1. About This Guidance

This guidance explores the value of boundaries and offers guidance for developing, promoting, and maintaining healthy boundaries in a youth work[1] role and setting. It should be read alongside policies on lone working, safeguarding and a code of conduct.

2. Value of boundaries

2.1 Why Prioritise Boundaries

Successful youth work is built upon a trusted relationship that supports open communication and the sharing of information. Boundaries are intended to support this effective and professional relationship, whilst identifying limits around appropriate behaviours in the relationship.

Youth workers should seek to maintain culturally and age-appropriate boundaries across areas such as self-disclosure, relationships, communication, confidentiality, language, respect, behaviour, and beliefs. Healthy boundaries with young people will:

  • ensure a safe space for all;
  • build the confidence of young people, youth workers, organisations, and the wider community; and
  • promote empowerment and avoid unhealthy, dependent relationships.

2.2 Who Boundaries Support

Generally, boundaries are in place to protect a vulnerable group or in relationships where there is a power imbalance. However, effective boundaries keep everyone safe – you, young people, your colleagues, and the organisation in which you work.

More specifically for:

  • The professional:  promoting wellbeing and avoiding burnout.
  • A young person: role modelling healthy boundaries in a way that promotes empowerment and independence, avoiding dependency. (Whilst a youth worker may be a safe and trustworthy adult, it is important young people develop the skills to manage boundaries with others).
  • The organisation: promoting a professional environment to deliver impactful services and mitigating undue risk by promoting physical and emotional safety for all.

2.3 Coproducing Boundaries with Young People

There is evidence to suggest that boundaries developed and maintained in collaboration with young people can be very impactful. Young people demonstrate an awareness of individual and organisational boundaries, as well as an ability to uphold them. So, while boundaries may be discussed as part of the youth worker relationship, it could be considered beneficial to co-produce the wider organisational parameters of boundaries as well. This not only creates a sense of shared ownership but empowers young people in the creation of their safe spaces and relationships.

2.4 Self-disclosure

Self-disclosure refers to the sharing of personal information about yourself to another. Some of this may be implicit or unintentional, such as an accent you may have or the shoes you wear. Other times it is by sharing something verbally about yourself or experiences. You could consider self-disclosure in the following five ways; appearance, beliefs, behaviour, feelings and experiences.

Young people can actively seek out someone whom they believe they have a shared experience with when seeking support and therefore could be an important part of encouraging a young person to open up. NYA supports the academic perspective that proportionate and relevant self-disclosure has a place in building trusting and authentic relationships. It is these more informal and open relationships that can enable connection, rapport and meaningful communication.

However, whilst working with young people we must consider both the value and ‘noise’ that self-disclosure can play in the development of relationships with young people. It is important to assess, and reflect on, the appropriateness of self-disclosure. Considerations include:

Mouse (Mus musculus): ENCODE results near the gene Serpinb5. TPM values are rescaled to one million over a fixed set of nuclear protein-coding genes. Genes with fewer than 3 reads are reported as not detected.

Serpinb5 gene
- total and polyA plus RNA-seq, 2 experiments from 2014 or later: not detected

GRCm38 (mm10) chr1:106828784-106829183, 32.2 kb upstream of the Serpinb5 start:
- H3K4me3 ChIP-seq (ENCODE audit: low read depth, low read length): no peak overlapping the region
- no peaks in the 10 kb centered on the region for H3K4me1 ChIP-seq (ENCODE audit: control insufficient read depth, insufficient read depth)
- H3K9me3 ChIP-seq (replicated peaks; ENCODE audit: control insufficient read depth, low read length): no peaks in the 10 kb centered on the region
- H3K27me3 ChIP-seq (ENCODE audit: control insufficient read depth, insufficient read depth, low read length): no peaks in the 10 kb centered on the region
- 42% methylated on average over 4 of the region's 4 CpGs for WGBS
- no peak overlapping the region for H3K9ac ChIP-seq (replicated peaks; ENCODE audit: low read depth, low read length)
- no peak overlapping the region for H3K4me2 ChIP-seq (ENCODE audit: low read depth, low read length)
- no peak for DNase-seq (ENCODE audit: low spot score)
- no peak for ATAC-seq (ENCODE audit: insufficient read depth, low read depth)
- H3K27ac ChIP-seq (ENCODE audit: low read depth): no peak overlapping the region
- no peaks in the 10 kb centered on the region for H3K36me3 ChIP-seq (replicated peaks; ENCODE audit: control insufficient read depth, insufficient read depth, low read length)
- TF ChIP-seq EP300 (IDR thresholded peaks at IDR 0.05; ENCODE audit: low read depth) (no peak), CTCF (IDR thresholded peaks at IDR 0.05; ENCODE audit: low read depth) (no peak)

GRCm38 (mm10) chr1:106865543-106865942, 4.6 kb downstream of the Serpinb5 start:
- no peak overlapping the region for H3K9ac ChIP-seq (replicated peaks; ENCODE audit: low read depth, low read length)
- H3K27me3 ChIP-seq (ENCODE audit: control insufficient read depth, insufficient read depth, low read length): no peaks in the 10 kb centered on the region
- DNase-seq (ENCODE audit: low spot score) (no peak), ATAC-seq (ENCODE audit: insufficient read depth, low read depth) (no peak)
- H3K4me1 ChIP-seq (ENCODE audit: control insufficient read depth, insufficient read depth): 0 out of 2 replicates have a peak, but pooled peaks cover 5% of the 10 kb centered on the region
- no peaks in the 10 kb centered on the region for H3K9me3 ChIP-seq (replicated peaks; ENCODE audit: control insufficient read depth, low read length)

• Being intentional, purposeful, and conscious as opposed to accidental.
  • Ensuring cultural and age appropriateness.
  • Whether it is centred around the needs of the young person not for the youth workers personal gain, motive, or emotional need.
  • If self-disclosure will result in the youth worker becoming the dominant discussion topic and the centre of the interaction.
  • Frequency, depth, or intimacy of what is being shared.
  • Expectation, responsibility, and impact of having to hold personal information.
  • Its value in building commonality versus disempowering, or positive-negative impacts of disclosure.

In summary, youth work can require self-disclosure. However, the relationship should always remain centred around the young person’s needs and the youth worker should continuously reflect on its appropriateness. For further thoughts around self-disclosure you may wish to read the work of Taylor & Francis, Murphy and Ord.

2.5 Digital

Boundaries are equally important in an online space. This can include how much time is spent online, the content you are viewing, who you follow or allow to follow you, whether WhatsApp, Snap or other social channel is most appropriate. Professional accounts should always be used for any online interaction e.g., a work phone for calls or work social media profile to keep in touch about group logistics or information sharing.

Similar considerations around self-disclosure and boundaries should be considered on a personal and organisational level for digital communication. It is advisable to have reference to the use of social media and communication outside of the youth work setting referenced in a code of conduct or other policy. This ensures consistency, transparency and that consideration has been given to events such as online disclosures and appropriate relationships.

3. Organisational Culture

3.1 Maintaining and repairing

Boundaries are not always easy to define and are sometimes challenging to maintain. This is partly because there is an inherent paradox. The more a professional role requires involvement in other people’s lives, the more important maintaining boundaries can become, and the harder that can be. Therefore, the practice of maintaining boundaries is a dynamic and at times emotional endeavour.